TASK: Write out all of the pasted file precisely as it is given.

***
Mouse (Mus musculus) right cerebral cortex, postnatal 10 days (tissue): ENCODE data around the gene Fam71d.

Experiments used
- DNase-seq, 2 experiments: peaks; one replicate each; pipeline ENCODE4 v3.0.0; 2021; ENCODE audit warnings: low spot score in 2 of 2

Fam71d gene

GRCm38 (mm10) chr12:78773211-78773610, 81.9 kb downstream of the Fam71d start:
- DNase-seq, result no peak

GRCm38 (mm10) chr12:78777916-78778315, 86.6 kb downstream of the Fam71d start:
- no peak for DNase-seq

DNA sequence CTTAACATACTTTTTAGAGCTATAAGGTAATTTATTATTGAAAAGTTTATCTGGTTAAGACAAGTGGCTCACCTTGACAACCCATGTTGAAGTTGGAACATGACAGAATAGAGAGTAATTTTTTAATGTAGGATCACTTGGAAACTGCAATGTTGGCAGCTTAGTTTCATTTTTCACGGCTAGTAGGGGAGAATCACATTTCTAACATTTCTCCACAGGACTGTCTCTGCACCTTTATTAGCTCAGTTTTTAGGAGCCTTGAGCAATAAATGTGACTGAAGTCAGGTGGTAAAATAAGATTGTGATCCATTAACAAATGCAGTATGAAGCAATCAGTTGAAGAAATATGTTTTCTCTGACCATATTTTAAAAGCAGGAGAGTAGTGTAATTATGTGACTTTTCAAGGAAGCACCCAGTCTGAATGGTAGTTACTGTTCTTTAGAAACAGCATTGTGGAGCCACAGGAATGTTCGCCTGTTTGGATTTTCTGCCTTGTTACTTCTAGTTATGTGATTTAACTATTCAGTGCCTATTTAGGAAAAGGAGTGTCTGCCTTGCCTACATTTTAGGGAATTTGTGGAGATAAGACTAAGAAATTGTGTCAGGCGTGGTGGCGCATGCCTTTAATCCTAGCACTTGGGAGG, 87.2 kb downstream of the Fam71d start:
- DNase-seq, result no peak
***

Mouse (Mus musculus) right cerebral cortex, postnatal 10 days (tissue): ENCODE data around the gene Fam71d.

Experiments used
- DNase-seq, 2 experiments: peaks; one replicate each; pipeline ENCODE4 v3.0.0; 2021; ENCODE audit warnings: low spot score in 2 of 2

Fam71d gene

GRCm38 (mm10) chr12:78773211-78773610, 81.9 kb downstream of the Fam71d start:
- DNase-seq, result no peak

GRCm38 (mm10) chr12:78777916-78778315, 86.6 kb downstream of the Fam71d start:
- no peak for DNase-seq

DNA sequence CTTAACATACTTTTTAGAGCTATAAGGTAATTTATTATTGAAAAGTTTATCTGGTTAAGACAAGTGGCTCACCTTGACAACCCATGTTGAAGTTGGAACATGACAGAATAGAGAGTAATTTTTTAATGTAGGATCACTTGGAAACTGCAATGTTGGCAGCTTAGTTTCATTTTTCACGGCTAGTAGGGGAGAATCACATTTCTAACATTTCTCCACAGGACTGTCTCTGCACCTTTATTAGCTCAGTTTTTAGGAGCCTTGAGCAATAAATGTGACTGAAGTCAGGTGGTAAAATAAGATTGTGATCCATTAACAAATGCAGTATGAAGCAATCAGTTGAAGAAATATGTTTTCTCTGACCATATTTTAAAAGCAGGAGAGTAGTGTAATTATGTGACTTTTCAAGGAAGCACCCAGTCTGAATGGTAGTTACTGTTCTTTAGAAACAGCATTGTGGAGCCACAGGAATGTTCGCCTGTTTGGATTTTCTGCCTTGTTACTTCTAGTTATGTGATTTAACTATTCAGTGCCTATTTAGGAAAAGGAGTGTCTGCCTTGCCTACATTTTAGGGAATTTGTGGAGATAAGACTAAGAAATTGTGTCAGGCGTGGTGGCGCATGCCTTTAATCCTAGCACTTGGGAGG, 87.2 kb downstream of the Fam71d start:
- DNase-seq, result no peak